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Georgie Perkins

Paul Wellman

Georgie Perkins


Award-Winning Peabody Educator Laid Off

Charter School Cuts All of Its Instructional Aides


Saturday, May 26, 2012

Three days before the public announcement that Georgie Perkins won a Crystal Apple Educator Award for her work as an instructional assistant at Peabody Charter School, she was notified that her position had been cut. In fact, all 13 of the school’s assistants — including Perkins’s son, Ivan — are losing their jobs.

At the Crystal Apple celebration in Buellton on May 17, Perkins stole the show, stopping at the microphone to give a short speech even though award recipients are not supposed to speak. Perkins said she was so torn up, though, that she couldn’t sleep, so one night she wrote down her feelings and decided to share them. “I tried to keep it light because I didn’t want to get up there and whine,” she said.

Afterward, Perkins apologized to Santa Barbara schools superintendent Dave Cash, but he told her she did “just the right thing.”

In the sea of budget cuts deluging public education right now, it’s easy to lose sight of the castaways. But there is probably no more heart-wrenching a victim than Perkins who has worked at Peabody for 28 years after volunteering there for four.

“She’s the backbone of the school,” said interim assistant principal and 6th-grade teacher Lauren Rodgriguez who nominated Perkins. A 6th-grade aide for her entire tenure at Peabody, Perkins is the best source of institutional memory on campus, said Rodriguez. She has taught current teachers. She has taught parents of her current students. Custodian Ricardo Zavala: she taught his four kids, too. She has even taught multiple generations of Peabody teachers.

For over 20 years, Perkins worked with now-retired 6th-grade teacher Roger Earls, who said that Perkins could always anticipate his next move in the classroom: “She is so efficient. She is so effective in the way she puts materials together. She had a personal touch with the kids. The kids truly loved Georgie. You could see that every day in the classroom or on the playground.”

Now, Perkins works with Earls’s daughter, Christy Shaefer, who said she sometimes finds Perkins in her classroom late at night laminating in her pajamas.

Outside of the classroom, too, Perkins has proven an invaluable asset to Peabody. She works at the homework center. She buys the marquee and flowers every year for promotion. And, during recess, she scans Peabody’s courtyard — along with the other assistants — with the uncanny prescience of a cop in The Minority Report, stopping potential accidents and fights before they even happen, freezing kids in their tracks with her telltale gravely voice. After school, she picks up all the childrens’ abandoned clothes and takes them to the lost and found where there are enough jackets to stock a Burlington Coat Factory. “I’m the cleanup fairy,” said Perkins. “I don’t know who’s going to do this after I leave. Maybe a real fairy will come.”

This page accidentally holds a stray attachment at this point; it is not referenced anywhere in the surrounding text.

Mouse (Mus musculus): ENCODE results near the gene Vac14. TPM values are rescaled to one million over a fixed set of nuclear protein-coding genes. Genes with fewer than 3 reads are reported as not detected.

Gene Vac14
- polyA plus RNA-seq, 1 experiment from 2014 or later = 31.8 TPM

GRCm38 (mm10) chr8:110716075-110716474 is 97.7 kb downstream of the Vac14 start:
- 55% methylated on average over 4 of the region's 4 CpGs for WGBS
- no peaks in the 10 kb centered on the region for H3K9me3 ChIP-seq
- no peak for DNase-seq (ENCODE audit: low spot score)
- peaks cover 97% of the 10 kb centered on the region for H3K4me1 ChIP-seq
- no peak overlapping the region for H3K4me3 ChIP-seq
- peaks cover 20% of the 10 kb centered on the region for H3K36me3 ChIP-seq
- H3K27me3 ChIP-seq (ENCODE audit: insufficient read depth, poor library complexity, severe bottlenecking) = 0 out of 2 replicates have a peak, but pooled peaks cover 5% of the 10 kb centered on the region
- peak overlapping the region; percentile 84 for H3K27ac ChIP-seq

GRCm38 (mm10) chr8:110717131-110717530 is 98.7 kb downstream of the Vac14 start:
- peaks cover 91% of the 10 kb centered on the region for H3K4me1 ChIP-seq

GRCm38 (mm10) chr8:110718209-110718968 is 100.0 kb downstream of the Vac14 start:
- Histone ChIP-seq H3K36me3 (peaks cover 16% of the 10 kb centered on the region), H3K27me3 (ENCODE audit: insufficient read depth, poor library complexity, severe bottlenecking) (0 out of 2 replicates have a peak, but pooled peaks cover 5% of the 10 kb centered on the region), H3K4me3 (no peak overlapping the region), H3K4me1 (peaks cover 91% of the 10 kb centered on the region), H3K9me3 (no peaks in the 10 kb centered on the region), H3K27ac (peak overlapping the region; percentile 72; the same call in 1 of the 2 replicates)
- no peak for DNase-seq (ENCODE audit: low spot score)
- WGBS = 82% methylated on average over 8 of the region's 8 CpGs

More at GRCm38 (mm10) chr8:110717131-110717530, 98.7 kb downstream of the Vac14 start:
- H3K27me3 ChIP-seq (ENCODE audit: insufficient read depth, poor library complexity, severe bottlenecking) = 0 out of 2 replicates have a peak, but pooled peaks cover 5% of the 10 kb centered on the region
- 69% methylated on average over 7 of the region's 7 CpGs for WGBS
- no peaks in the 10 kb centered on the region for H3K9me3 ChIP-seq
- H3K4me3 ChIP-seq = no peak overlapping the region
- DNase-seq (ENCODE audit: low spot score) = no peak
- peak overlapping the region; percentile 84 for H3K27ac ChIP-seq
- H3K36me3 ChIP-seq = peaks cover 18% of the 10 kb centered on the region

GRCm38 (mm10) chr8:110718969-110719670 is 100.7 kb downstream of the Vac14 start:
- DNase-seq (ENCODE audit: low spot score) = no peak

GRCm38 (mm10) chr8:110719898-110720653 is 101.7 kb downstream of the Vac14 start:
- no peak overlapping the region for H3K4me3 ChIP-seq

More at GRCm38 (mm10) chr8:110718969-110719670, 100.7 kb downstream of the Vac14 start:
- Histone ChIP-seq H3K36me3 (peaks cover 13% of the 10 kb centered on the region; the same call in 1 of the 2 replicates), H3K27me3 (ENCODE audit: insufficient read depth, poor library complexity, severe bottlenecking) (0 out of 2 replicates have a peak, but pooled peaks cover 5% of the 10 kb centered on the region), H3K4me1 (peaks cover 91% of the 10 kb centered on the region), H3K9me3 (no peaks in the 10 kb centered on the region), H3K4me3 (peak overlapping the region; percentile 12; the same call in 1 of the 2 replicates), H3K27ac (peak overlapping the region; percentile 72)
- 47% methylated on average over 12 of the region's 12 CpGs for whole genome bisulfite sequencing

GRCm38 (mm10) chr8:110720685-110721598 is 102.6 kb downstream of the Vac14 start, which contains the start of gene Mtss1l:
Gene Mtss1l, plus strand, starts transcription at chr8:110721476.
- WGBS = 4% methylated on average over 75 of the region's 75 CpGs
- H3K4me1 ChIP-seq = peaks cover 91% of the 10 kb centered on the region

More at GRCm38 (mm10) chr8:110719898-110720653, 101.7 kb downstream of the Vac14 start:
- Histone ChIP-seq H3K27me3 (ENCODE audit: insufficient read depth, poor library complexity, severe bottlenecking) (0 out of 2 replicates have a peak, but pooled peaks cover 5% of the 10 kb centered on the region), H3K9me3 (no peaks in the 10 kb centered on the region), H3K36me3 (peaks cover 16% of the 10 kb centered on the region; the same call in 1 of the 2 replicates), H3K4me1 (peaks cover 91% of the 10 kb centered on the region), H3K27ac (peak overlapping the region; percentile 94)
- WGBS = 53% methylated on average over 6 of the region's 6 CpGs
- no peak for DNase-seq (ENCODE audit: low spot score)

Perkins began volunteering for an experimental program to boost parental involvement at the school when Peabody — attended by both of her sons — was the black sheep of the district. Thirty-two years later, it’s the largest elementary school in Santa Barbara — with 750 students — and parents are clamoring to get their kids a spot on the roster.

Because it is a charter school that controls its own budget and thanks to a generous fundraising base, Peabody has been able to avoid or delay cuts that the rest of the district made long ago. But even Peabody can’t put off the pain anymore. Interim Principal Dana Sadan (whose regular position as assistant principal has also been cut) said “there is no more buffer.” Even after laying off all of the instructional assistants, Peabody needs to cut $375,000 more from its budget. Class sizes may go up, and furlough days are on the table.

“It is a travesty that the fourth largest economy in the world can’t pay for its schools,” said Sadan. “What’s really sad,” said Shaefer, who is on the Peabody board, “is that you are left with nothing but horrible choices.” What’s saddest of all, said Lori Bowen, one of the laid-off assistants, is that “it’s not just a job. It’s my neighborhood. This is where I’m making my mark on the community.”

Like Bowen, Perkins lives in the San Roque neighborhood where Peabody is located. Every year, she dresses like a witch for Halloween, and when trick-or-treaters say, “Hi Mrs. Perkins,” she tells them Mrs. Perkins and her husband went out to dinner and left her there to watch the place. “Mrs. Perkins isn’t here.”

Next year she really won’t be. Sort of. Peabody did create a clerical position for her, but she won’t be in the classroom. And that’s where she shines, said her longtime “boss,” Earls. “She really understands the needs of kids. At the same time she expects the highest standards of them. She’s a mother as much as a teacher there.”

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